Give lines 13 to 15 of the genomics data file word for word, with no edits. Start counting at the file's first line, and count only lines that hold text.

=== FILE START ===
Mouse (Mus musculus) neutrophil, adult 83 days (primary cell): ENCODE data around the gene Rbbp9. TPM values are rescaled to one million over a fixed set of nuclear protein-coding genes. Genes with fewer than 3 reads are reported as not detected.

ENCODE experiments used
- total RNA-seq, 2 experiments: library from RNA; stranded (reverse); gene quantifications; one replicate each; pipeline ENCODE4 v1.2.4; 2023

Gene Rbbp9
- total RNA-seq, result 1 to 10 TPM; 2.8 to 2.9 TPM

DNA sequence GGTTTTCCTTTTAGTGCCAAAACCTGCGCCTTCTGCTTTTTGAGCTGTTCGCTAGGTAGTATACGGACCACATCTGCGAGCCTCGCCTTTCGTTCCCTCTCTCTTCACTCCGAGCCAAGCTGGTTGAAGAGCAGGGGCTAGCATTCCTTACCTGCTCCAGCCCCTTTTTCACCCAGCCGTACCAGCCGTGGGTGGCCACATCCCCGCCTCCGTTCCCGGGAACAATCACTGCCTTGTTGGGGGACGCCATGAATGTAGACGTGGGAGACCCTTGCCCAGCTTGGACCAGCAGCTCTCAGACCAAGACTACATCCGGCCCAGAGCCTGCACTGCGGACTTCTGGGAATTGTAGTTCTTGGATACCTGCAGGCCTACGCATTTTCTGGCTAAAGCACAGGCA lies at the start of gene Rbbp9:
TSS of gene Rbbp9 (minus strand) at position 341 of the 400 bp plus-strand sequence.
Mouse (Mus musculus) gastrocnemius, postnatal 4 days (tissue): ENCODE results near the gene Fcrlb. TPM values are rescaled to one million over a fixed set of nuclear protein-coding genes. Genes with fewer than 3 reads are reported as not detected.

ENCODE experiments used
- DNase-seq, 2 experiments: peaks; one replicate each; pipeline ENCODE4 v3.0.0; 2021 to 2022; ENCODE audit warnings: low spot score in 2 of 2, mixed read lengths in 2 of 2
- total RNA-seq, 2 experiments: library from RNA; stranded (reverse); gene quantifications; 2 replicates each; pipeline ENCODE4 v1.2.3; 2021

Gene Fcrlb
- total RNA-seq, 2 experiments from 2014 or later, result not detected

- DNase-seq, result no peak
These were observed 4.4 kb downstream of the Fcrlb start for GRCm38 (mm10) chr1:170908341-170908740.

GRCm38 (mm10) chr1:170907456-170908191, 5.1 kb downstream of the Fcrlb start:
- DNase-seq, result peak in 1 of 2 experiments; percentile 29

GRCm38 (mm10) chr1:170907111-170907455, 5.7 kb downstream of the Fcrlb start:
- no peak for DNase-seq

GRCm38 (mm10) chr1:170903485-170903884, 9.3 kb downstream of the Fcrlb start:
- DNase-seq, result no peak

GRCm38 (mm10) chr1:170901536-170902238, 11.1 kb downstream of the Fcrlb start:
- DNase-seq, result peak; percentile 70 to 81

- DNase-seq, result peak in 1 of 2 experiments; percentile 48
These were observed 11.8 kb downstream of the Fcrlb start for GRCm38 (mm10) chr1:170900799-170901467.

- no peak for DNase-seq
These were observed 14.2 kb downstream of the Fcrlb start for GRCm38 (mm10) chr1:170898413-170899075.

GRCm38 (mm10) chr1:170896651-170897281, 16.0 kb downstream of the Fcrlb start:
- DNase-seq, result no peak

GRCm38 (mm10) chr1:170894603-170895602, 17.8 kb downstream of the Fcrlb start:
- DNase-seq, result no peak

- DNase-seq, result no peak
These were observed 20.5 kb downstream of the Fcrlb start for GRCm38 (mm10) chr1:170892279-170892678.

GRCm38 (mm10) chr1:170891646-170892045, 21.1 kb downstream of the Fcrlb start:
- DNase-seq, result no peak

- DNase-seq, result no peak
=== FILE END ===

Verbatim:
- total RNA-seq, 2 experiments from 2014 or later, result not detected

- DNase-seq, result no peak
These were observed 4.4 kb downstream of the Fcrlb start for GRCm38 (mm10) chr1:170908341-170908740.